1. Monday morning: Start focus.
Begin by gathering all your team members in a room where you’ll spend 20 minutes reviewing the challenges of the week. Each person writes their three personal challenges for the week on a post-it, puts it on wall and reads it aloud it to the group. These challenges must be clear objectives with completion dates. Whether it is personal (I want my desktop cleaned by tomorrow night) or linked to others (I want to deliver that project to the client on Wednesday night), it must something that can be accomplished. This works because it is a commitment you make in front of your teammates. To keep everyone motivated, the post-its remain on the wall the entire week.
2. Wednesday morning: Share with others.
At Base Design, we call this the creative meeting, but it can be adapted to fit many types of businesses.This time, everyone is present, from the office manager to creative and financial directors, and you’ll spend about three hours getting on the same page about all aspects of the business. While that may sound like a long time, it’s a crucial way to glue the team together. It is the moment where ongoing projects, discoveries, research, presentations are shared and discussed. And other things will be shared as well: emotions, feelings and passion. The creative meeting is lead by one person (it could be someone different each week) that is in charge of the agenda and the time keeping.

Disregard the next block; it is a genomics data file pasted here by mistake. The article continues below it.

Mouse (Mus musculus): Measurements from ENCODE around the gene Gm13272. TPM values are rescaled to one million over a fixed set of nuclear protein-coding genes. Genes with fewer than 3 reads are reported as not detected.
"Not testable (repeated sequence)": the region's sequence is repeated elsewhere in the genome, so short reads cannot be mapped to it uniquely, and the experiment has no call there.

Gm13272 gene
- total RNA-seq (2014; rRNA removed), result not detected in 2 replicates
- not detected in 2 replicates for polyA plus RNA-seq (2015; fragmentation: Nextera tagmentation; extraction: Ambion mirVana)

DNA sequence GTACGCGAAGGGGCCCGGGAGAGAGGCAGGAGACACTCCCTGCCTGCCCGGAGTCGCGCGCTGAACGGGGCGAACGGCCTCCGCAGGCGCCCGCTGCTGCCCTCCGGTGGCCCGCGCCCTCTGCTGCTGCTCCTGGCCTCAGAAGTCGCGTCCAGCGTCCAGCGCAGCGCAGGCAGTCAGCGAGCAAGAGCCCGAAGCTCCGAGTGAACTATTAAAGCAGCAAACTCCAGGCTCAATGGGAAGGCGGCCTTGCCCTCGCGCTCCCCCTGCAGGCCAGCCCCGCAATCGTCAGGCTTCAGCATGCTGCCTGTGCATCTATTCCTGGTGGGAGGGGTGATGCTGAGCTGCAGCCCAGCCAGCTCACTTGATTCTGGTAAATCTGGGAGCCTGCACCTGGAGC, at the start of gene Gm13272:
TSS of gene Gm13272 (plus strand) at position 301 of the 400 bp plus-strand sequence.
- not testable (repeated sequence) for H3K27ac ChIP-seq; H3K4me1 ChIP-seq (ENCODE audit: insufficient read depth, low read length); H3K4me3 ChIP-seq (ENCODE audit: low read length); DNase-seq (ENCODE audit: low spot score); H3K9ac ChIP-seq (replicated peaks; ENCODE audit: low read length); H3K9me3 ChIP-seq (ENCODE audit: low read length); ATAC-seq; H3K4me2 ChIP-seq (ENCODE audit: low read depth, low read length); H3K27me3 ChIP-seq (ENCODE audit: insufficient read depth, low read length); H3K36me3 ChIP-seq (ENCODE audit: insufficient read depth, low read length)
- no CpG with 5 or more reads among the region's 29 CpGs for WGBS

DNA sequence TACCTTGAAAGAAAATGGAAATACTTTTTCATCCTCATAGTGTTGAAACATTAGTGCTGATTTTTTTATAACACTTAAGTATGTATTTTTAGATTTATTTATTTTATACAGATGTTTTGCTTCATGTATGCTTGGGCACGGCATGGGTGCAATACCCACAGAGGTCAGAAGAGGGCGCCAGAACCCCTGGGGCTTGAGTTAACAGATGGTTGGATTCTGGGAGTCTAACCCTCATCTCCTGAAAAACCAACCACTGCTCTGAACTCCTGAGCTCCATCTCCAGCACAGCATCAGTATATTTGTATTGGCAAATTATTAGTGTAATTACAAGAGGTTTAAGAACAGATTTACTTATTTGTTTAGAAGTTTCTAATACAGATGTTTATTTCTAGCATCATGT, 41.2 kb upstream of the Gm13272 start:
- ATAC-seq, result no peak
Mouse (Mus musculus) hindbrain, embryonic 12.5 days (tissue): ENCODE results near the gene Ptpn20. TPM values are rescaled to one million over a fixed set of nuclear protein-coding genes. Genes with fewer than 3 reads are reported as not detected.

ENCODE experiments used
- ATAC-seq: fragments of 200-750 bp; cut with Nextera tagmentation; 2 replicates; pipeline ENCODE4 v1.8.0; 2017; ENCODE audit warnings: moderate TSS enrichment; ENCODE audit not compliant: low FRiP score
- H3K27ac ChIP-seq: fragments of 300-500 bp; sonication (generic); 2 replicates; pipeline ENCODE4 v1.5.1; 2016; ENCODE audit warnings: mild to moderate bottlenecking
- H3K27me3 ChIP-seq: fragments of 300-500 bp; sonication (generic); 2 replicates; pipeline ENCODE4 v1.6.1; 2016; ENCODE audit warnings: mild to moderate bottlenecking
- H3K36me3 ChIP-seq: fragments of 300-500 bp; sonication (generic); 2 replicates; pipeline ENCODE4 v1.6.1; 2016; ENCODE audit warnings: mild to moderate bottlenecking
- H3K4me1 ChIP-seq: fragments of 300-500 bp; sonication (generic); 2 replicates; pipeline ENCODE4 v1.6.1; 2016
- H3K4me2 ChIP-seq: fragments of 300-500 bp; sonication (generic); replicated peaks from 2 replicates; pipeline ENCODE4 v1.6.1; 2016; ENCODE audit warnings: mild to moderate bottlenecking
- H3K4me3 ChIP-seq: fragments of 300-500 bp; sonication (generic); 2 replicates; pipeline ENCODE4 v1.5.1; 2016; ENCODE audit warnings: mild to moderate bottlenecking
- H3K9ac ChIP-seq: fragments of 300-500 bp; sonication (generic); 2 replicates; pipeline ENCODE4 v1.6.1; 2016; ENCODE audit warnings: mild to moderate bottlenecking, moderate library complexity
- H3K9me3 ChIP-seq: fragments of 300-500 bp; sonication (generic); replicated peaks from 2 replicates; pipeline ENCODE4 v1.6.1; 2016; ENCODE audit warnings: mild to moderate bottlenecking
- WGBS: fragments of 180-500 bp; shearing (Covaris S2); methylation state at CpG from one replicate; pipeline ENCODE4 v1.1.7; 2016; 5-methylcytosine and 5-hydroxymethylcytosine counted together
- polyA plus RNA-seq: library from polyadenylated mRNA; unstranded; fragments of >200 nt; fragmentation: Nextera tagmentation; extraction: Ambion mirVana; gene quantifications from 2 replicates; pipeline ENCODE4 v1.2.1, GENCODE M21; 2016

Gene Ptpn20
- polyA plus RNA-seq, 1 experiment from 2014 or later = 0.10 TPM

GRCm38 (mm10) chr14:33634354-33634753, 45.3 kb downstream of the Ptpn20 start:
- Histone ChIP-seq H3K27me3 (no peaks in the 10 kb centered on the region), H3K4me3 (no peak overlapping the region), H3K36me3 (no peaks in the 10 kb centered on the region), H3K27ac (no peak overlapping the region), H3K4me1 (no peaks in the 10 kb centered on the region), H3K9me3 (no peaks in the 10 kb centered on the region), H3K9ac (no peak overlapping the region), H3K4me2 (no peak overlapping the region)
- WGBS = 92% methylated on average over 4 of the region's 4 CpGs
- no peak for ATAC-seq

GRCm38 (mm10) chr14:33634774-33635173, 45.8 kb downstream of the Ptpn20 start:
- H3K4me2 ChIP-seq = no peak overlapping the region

Importantly, the meeting starts with the inclusions, where each participant openly responds to the following three questions: 1) What is my mood today? 2) What are my expectations for this meeting? 3) What will I bring to this meeting? As implied by its name, the inclusion method is a tremendous tool to include everybody and give everyone a voice of equal importance. The meeting ends, after all presentations, sharing and debates, with a round table of constructive feedback.
3. Thursday lunch: Forget work.
This is the true feel-good rendezvous of the week. It’s a very simple concept: One staff member takes a turn cooking for the rest of the team. There’s no work, no agenda, just time to enjoy a meal and the company of your colleagues. Time your team spends getting to know each other as friends is as important as the time they spend collaborating as co-workers.
4. Friday afternoon: Look back.
Time for a review of the week. Duration is variable. This is when the team gathers and each one gets returns to his or her Monday post-it. Did everyone fulfill their three challenges? Yes, great. No? Let’s analyze why, discuss it with the others and learn from it. Remember, the goal is to work less and better — and here’s an opportunity to discuss how to do just that.
5. The rest of the week? Full autonomy.
We’re all adults here. Each member of the team is certainly mature enough to organize the time spent on their own projects and meetings, inside and outside the company, and combine it with the demands of their personal life in a way that works for them. No judgment, no second guessing. Just deliver good work on time, and everyone is happy.
Checking in, staying on the same page and cheering each other on at intervals during the week is something any business can implement to help their employees stay on the right track and achieve balance between their work and personal lives. By respecting these milestones with absolute discipline, you will see responsibility and autonomy raise naturally among your team members, and these gatherings will become an essential and enjoyable way to support the well-being and efficiency of your team.